Asian Siblings


Gyoza are best described as pan-fried Japanese dumplings. Many recipe variations exist, the most common one found in Japan is a mixtures of minced pork, cabbage and nira, seasoned with soy sauce, rice vinegar and sesame oil, wrapped into thinly rolled piece of dough.

Shumai are Japanese dumplings that are steamed.and usually filled with shrimp.







Both Gyoza and Shumai originated in China.

Gyoza shops can be found throughout Japan, but more commonly they are sold as a side dish in ramen restaurants. The most popular preparation method is called yaki-gyoza where the dumpling is first fried on the backside, later water is added. Sealed with a lid the upper part of the gyoza is steamed until the water has evaporated. Other popular methods include boiling (Sui-gyoza) and deep frying (Age-gyoza). Dipped into a sauce of rice vinegar, soy sauce and/or spiced oil, they are best enjoyed while still steaming hot.

For more information look at:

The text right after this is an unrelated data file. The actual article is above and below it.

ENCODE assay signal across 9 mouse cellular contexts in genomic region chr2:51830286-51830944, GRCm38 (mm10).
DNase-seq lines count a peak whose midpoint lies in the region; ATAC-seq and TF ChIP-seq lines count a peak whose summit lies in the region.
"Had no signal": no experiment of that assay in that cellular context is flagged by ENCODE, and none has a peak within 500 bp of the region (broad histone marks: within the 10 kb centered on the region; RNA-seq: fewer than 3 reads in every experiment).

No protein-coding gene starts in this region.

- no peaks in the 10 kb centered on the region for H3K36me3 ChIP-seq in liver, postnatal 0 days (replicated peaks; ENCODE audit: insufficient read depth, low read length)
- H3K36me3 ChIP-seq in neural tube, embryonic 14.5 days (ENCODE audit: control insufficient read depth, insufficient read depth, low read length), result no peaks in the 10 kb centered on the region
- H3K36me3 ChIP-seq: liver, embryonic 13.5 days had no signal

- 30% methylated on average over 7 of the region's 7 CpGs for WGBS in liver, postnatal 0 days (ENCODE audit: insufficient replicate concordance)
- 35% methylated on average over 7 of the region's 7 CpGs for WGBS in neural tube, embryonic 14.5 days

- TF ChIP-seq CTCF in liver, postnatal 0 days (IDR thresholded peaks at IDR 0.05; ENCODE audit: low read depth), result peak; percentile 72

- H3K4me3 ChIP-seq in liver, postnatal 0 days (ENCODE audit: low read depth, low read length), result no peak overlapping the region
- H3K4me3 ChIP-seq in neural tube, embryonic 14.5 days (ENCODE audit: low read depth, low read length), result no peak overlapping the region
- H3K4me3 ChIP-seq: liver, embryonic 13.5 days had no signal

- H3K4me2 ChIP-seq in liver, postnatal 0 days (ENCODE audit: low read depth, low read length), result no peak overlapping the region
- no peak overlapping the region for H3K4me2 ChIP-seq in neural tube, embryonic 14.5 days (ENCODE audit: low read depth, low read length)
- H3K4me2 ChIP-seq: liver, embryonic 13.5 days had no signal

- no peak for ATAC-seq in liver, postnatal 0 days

Japan Guide
Japanese Food


Mandu is a Korean-style dumpling with minced meat, tofu, kimchi, and vegetables wrapped in a thin dough skin. Circles of wheat dough are pulled around a stuffing mixture of tofu, minced beef, pork, mixed vegetables, or other ingredients. Alternatively, they may be sealed around the filling from the side forming a crescent shape.







They can be cooked several ways:
-----simmered in beef stock (gunmandu), or
is served with kimchi on the side and a small container of soy sauce. For a little extra spiciness some hot red pepper powder can be added to the soy sauce.

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